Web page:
The Council was quick to inform me that my questions were actually part of the Township’s “Strategic Plan.”  And the response to my question about the age of THAT plan was a sheepish admission that it was already ten years old.  All I can say is that if you’d like to see your Township Council stop wasting its time on pro forma planning exercises that do little more than employ a consultant to help them look in the rear view mirror and start having some real discussions about the future of our community, it would be a good thing to read the proposed Plan and make a commitment to attend Township Council Workshop meetings where the Plan will be discussed.  The Council will take a break in August, with meetings currently on the calendar likely to be cancelled unless there is business that requires a Council vote.  So put September 6 on your calendar if you’d like to help the Council be a bit more responsive to your concerns.  There’s an election coming up in November and you are going to have the opportunity to choose two “at large” Council members, so now would be a good time to come out and evaluate your candidates.

Along these lines, I’ve been asked by the residents of The Mews to facilitate an information session on how the Township Council process works with specific reference to the Long Range Comprehensive Plan and how it may affect future zoning changes.  That session will take place Tuesday, July 19 at 11am in the party room at the Fox Chapel Mews Condominium II at 302 Fox Chapel Road.  Come on down if you’re interested in hearing more about what this is all about and how any resident can participate respectfully in the process and ensure that their concerns are heard.

Township Council Workshop 7/5/2011

July 5, 2011 Council workshopTonight’s Council workshop was definitely one of the most remarkable meetings I’ve attended since I started showing up on a regular basis in 2009.  On a nice summer evening, I am not surprised to see the parking lot filled with cars — there’s usually a Little League game at the park, and many people use the Township lot when the park lot fills up.  But I was completely surprised to walk into the Council chamber and notice that the room was filled:  there were over 20 faces that I’d never seen there before!  The agenda wasn’t particularly remarkable, so I couldn’t imagine why they were there…unless….

Yes, it WAS something I’d said.  Richard Sullivan, the president of the Mews II Homeowners Association had contacted me last week to ask what I knew about discussions of zoning changes on Council and wondering whether it would be a good idea to encourage Mews residents to attend meetings.  I’d explained that the Council was reviewing the proposed Long Range Comprehensive Plan during Council workshops, and that it would be a great idea for anyone interested in how that plan might affect zoning to show up on a regular basis starting right now.  So as I stood at the door looking around in surprise, it was Dr. Sullivan who jumped up to introduce himself, as did several others — I counted 22 in all!  And John Denny called out with amusement “I think they’re all here for you, Cindy.”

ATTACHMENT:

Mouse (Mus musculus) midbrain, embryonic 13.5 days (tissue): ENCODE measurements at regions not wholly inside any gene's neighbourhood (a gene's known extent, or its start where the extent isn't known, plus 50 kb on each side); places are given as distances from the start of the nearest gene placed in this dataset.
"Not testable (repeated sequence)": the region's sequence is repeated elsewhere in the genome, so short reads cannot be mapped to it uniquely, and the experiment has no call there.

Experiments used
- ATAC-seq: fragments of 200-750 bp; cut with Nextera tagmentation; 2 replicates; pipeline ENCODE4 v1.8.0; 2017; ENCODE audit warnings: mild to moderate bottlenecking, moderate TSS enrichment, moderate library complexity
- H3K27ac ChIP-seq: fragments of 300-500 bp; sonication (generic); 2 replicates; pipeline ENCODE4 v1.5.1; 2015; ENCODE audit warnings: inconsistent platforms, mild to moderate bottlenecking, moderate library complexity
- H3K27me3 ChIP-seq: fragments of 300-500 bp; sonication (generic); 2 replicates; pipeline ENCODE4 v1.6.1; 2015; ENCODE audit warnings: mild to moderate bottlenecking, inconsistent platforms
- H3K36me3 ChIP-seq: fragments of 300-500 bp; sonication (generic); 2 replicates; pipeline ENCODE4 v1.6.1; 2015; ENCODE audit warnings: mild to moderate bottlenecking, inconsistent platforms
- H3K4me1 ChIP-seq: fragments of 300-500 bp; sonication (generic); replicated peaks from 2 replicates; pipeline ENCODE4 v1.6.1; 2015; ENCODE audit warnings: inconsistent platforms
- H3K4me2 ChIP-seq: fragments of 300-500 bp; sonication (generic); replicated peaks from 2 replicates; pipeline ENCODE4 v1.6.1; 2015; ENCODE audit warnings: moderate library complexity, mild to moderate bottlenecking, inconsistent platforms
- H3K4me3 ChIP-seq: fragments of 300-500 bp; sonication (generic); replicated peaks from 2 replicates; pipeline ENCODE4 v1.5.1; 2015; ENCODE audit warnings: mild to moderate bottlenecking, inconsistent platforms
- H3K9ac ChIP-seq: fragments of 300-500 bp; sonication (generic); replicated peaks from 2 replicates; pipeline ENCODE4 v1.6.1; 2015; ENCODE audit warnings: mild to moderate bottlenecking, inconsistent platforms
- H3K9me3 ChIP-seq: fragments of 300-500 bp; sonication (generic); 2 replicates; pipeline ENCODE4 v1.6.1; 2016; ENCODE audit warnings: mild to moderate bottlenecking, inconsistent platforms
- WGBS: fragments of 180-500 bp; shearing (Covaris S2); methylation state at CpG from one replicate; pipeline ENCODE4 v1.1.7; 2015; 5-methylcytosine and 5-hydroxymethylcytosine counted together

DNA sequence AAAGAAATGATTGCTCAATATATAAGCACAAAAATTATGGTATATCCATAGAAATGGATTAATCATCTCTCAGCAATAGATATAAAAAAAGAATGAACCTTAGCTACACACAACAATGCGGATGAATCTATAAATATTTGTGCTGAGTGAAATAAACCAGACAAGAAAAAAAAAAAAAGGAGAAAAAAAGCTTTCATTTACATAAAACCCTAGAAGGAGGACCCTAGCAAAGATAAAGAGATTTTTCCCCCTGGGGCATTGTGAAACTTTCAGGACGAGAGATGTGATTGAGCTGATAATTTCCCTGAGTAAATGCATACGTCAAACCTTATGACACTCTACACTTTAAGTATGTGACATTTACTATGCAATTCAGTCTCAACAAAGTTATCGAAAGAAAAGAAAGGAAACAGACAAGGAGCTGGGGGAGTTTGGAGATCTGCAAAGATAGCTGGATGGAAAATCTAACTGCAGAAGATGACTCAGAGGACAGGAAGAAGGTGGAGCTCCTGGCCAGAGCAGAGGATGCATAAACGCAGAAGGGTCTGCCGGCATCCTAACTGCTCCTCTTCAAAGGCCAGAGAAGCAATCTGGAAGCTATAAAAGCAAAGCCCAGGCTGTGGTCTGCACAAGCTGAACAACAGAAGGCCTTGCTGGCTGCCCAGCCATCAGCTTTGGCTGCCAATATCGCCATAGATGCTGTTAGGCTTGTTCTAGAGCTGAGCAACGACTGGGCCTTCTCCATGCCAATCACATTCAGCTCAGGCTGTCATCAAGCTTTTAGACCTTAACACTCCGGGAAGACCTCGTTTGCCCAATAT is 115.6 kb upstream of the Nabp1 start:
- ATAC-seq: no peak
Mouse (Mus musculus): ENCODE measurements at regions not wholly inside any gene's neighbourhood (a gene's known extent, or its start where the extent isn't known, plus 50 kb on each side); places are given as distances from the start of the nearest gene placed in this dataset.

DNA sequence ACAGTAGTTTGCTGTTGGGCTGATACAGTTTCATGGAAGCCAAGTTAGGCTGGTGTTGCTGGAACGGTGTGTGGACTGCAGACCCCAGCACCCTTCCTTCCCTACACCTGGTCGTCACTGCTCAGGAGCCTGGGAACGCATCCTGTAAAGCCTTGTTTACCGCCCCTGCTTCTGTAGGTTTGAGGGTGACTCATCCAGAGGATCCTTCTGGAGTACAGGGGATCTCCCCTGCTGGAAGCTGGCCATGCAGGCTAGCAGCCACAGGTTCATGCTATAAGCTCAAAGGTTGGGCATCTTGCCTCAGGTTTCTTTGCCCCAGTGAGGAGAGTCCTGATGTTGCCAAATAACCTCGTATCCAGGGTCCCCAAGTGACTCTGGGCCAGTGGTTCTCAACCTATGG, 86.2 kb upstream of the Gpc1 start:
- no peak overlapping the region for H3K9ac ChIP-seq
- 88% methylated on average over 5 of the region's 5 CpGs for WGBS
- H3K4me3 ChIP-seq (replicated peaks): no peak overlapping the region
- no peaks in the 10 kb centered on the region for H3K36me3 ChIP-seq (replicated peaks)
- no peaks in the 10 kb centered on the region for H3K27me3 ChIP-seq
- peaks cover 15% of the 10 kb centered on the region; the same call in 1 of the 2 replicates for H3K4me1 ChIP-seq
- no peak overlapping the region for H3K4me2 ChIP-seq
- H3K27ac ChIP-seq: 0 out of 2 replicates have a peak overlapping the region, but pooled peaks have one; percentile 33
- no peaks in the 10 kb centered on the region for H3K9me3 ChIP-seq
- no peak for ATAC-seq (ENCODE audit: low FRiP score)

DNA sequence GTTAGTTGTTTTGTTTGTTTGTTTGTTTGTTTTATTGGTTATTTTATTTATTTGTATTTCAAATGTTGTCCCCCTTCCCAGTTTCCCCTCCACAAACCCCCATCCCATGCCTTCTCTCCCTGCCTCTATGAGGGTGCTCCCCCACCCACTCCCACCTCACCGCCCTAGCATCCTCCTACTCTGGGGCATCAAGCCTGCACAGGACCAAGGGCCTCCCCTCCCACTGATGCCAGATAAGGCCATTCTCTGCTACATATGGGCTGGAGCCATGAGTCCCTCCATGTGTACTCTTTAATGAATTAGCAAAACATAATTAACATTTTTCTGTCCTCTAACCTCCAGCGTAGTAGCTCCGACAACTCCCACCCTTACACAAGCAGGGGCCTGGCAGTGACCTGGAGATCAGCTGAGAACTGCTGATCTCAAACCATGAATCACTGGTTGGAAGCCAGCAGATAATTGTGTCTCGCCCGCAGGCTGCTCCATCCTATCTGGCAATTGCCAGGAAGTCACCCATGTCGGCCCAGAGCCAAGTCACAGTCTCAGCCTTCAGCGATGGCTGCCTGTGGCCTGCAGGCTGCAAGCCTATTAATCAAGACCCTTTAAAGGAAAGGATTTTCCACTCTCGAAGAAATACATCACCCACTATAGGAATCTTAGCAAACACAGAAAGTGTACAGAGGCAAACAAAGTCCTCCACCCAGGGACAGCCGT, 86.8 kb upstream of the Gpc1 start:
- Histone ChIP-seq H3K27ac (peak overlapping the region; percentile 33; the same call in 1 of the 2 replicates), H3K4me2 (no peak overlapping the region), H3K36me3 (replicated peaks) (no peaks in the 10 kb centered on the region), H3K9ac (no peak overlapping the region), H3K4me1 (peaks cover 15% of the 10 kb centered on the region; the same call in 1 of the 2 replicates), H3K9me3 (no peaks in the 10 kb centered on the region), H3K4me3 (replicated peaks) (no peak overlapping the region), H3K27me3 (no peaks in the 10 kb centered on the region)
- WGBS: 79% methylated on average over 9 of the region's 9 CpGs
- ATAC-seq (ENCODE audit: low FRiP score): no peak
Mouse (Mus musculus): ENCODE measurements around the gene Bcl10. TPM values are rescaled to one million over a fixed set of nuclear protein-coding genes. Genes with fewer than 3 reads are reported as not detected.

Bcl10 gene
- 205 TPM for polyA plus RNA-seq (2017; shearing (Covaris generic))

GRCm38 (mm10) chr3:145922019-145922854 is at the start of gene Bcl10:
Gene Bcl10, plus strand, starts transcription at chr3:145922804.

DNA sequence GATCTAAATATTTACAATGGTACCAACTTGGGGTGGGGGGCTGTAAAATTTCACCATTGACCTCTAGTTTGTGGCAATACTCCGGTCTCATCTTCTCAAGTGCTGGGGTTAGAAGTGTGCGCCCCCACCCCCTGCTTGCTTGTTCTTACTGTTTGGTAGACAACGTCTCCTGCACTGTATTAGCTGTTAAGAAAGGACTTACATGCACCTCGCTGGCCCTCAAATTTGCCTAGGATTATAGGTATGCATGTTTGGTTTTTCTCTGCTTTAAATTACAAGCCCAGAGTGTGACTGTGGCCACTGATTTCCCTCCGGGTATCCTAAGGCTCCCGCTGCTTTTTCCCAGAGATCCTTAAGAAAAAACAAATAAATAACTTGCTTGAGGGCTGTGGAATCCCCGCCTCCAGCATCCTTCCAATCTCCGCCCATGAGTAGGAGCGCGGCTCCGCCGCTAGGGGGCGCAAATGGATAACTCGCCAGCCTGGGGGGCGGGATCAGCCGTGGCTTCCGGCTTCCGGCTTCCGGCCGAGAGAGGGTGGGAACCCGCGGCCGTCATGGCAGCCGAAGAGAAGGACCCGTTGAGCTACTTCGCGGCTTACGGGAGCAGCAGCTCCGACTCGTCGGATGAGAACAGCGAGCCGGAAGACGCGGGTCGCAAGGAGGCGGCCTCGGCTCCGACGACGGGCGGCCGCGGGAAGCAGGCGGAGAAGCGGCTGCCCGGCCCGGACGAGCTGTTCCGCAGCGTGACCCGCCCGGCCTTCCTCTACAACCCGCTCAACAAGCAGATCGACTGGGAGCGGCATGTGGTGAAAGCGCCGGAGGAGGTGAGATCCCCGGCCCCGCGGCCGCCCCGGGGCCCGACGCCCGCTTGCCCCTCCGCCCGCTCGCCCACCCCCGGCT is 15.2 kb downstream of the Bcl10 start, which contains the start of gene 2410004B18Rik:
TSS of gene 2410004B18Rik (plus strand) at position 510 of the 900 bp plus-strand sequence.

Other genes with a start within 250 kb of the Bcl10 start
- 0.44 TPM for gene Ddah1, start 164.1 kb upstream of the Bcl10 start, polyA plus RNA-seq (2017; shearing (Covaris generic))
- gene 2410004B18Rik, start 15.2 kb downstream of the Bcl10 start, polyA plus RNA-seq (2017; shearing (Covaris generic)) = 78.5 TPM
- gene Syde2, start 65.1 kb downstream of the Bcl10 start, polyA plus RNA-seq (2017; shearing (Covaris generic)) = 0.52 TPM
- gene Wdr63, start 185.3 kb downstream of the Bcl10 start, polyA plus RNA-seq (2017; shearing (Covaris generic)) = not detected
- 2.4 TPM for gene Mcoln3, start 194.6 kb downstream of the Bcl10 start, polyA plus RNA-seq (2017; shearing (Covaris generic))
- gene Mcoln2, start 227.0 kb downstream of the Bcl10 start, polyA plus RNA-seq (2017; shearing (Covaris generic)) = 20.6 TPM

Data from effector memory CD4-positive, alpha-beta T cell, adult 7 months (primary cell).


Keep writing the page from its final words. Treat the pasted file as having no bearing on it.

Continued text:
Of course they weren’t all there for me:  they were there because they were interested in finding out how the proposed Long Range Comprehensive Plan would affect zoning around the Mews, and wanted a voice in the process of finalizing the Plan.  Some of them had read the Executive Summary of the Plan that I pointed to in May and realized that one recommendation included in the current draft referenced rezoning in the Margery Drive area.  So they were interested and concerned…and they came out to make sure they would have complete information on what was being suggested and be able to voice their own opinions about what the Plan should say about that rezoning.

So a “boring” meeting about a document that the Township creates every ten years mostly because the Pennsylvania Municipal Code requires it turned into a lively exchange of ideas and opinions.  Everyone was clear, everyone was respectful, and some even verged on visionary.  Residents of the Mews made it clear that they were not in favor even of a “transitional” zoning that would permit professional offices in the existing houses:  they see it as an opening to more “transitions” that would eventually result in the whole area becoming commercial.  Council members empathized, and they are also concerned about related issues regarding traffic at the entrances and exits to Route 28 as well as the Freeport Road/Fox Chapel Road intersection.  I think no one is yet ready to propose a particular plan, but the discussion that took place just on this issue was an excellent start to the process of reviewing the entire Long Range Strategic Plan that will take place over the next four to six months.

And that was just the discussion that took place during the “Citizens Concerns” portion of the meeting!  During the time actually budgeted for discussion of the Plan, some very interesting comments were made by Council members.  John Denny kicked it off by noting that he was disappointed not to be able to identify a real vision of where the Township was headed.  He’s interested in identifying a small number of key points that would give residents an engaging view of where the Township is going over the next ten years, and using those points to create a summary brochure that could be distributed to Township residents.  He was also surprised to note that the idea of creating a “sustainable community” was not really included in the Plan.

Bart Bodkin noted that the Plan was already out of date:  it was first passed along from the consultant to the Planning Commission a year ago, and since then the 2010 census data has become available while the Plan still relies on 2000 census data to substantiate its conclusions.